5. I purchased a used 160 Gallon setup off of offer up. It came with stand , hood , lights, sump and tank. I have refurbished to the stand as it has extensive saltwater damage to address, rusty hinges and paint issues. Plus the paint did not match out decor. This will now be a fresh water tank for Dicus fish and Angles and Rainbows. I will not use the hood or lights. I bought new lights from Co-Op to replace the massive Marineland one that was used. Bought a seamless sump to replace the cheap open air one that was in there. Now I am refurbishing the tank itself. Question is as the bottom and around the overflows the sealant looks good but the sides is all but gone. Can I just reseal the edges or do I have to do everything?
  6. I have 2 125g tanks with leaks in a bottom seam. Should I just strip and seal or completely disassemble and rebuild?
  7. I have a used 36 gallon bowfront aquarium that has peeling seals along the bottom edges of the tank. It is not leaking now, but the silicone is beat up bad. Should I go about resealing the inside seals, resealing inside and structural, or leave it alone? This would be my first time doing this and would gladly accept any advice or tips.
  8. Hey all, I'm looking for a little advice I recently bought a used Oceanic Systems 60gal Hex and I'm planning to reseal it. The last owner also resealed it (did a sketchy job by the looks of it), and he had it running for something like 20 years. As I was cleaning off the old silicon, I noticed that the seams had little bubbles in them but were not foggy at all. With a tank this old I would opt for a rebuild, but given that its a hex and was very high quality, I'm not sure if that is necessary. I've attached pictures showing some of the seams, they are all in similar shape. The tops are worse then the bottom, but I will be adding the trim back on. What do you guys think? Has anyone rebuilt a hex before? Thanks! bonus pic of my 40 breeder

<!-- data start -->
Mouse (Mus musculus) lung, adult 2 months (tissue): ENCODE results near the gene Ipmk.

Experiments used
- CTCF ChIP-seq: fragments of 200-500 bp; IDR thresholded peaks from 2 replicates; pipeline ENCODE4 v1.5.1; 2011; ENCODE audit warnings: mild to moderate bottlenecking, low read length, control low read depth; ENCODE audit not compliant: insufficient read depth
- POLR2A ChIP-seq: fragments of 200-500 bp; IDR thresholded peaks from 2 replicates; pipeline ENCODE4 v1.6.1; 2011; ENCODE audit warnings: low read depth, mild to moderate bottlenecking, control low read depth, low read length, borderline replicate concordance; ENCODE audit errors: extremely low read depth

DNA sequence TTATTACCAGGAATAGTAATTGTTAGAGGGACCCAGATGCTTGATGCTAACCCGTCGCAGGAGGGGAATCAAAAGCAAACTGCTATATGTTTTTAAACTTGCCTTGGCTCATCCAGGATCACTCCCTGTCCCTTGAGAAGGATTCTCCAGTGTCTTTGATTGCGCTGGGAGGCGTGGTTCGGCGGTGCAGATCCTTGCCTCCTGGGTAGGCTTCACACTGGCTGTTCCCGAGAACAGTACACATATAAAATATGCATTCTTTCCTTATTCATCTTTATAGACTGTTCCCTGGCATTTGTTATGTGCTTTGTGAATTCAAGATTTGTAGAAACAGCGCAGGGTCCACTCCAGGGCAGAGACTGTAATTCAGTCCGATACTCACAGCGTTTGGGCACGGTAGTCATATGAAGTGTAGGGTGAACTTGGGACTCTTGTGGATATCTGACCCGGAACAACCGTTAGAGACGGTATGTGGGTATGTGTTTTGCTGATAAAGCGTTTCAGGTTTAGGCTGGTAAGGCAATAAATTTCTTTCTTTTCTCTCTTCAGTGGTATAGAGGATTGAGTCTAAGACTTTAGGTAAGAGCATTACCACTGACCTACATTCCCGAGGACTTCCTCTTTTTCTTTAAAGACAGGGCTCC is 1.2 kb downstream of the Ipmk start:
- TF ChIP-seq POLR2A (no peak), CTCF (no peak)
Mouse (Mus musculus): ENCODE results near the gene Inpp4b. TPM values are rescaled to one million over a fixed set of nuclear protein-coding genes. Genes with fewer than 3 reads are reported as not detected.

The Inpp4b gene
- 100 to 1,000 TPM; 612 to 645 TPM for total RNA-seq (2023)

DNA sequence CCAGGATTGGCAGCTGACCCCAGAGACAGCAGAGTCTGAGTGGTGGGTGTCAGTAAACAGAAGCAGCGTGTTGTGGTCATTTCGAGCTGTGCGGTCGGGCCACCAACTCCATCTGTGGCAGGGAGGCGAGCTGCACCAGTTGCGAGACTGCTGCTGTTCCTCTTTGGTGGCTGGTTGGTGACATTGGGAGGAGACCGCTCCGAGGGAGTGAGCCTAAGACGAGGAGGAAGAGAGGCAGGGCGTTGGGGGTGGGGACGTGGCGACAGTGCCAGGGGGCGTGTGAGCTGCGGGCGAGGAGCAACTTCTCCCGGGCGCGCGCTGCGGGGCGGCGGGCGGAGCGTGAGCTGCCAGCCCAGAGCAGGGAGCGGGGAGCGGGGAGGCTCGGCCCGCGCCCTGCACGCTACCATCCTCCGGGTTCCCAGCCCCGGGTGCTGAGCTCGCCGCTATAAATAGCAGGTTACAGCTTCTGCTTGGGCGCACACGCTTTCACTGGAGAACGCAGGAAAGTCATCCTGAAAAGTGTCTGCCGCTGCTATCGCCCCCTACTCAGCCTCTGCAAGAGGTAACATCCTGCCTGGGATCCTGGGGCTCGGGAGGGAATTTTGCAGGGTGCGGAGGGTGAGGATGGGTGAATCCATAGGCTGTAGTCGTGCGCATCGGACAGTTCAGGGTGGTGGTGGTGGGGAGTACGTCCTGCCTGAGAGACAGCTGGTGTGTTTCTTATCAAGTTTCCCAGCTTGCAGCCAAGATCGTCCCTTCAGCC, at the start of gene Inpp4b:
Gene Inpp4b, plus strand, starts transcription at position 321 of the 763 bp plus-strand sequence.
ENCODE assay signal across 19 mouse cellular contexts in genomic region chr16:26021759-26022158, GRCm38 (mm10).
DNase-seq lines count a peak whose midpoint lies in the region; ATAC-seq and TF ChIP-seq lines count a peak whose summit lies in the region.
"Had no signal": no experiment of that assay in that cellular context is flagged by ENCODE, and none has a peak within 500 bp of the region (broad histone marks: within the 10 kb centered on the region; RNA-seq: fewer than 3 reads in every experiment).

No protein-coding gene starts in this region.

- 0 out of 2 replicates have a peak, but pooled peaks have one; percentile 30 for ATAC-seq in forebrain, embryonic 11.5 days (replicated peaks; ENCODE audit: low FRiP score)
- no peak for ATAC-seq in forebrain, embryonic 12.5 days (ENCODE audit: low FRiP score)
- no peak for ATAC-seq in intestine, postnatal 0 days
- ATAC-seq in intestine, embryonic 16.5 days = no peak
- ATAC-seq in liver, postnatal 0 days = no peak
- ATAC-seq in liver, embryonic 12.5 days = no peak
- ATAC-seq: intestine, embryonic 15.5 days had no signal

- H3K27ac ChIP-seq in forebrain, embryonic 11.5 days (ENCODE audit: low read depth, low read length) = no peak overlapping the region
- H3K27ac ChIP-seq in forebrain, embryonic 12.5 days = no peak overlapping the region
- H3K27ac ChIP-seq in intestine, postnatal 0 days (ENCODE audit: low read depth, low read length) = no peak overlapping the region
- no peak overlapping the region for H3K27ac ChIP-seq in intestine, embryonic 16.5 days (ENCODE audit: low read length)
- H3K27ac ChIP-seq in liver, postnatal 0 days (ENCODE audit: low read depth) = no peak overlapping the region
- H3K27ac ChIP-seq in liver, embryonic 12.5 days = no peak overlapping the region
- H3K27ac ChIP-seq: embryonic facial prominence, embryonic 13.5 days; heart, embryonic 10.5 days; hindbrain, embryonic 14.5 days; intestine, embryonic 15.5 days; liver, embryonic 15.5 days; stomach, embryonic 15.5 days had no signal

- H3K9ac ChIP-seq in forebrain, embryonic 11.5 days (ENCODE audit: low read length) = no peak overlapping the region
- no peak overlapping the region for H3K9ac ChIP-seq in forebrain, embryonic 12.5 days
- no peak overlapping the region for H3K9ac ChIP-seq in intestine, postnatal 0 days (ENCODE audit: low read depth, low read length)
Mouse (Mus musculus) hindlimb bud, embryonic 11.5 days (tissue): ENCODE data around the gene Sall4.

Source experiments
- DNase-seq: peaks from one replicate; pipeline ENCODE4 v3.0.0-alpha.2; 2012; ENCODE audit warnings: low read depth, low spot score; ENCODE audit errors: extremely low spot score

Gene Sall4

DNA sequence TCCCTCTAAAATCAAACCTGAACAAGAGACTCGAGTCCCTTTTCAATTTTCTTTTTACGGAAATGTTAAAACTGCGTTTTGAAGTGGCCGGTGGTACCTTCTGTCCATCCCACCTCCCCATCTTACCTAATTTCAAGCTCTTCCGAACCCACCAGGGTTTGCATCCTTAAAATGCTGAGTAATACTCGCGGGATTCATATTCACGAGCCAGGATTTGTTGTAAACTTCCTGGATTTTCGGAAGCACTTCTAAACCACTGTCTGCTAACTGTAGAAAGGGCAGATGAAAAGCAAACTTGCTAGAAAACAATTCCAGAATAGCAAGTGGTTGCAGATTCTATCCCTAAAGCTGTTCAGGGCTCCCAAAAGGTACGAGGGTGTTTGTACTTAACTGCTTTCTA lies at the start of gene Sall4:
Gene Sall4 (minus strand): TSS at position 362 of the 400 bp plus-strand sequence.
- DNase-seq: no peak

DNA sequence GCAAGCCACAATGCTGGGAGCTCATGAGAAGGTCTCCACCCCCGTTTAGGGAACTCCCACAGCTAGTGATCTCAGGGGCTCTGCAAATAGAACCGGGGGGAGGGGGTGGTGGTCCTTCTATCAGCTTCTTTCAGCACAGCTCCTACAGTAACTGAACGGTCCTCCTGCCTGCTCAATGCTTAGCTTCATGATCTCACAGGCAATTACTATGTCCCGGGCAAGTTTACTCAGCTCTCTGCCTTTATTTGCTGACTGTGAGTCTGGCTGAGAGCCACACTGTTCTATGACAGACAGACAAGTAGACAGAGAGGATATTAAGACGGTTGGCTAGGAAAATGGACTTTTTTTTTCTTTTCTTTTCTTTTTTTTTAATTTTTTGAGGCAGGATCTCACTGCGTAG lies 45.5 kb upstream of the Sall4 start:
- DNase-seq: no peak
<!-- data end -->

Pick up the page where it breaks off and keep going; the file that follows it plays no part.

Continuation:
9. I am resealing a 55 gallon aquarium. It held water but all the silicone is gone on the corners. So for safety sake I'm resealing. This is the second time I've resealed a tank, but it was awhile ago. I don't want to do extra work that isn't necessary because I have really bad hands. I've removed the upright corners and am getting ready to remove the bottom, which looks great but I know I have to do that. My question is, is it imperative for me to remove the silicone at the top of the tank under the rim? If you reply, please include your qualifications for answering the question (I've been resealing tanks for decades, I'm an aquarium builder, etc). Thanks!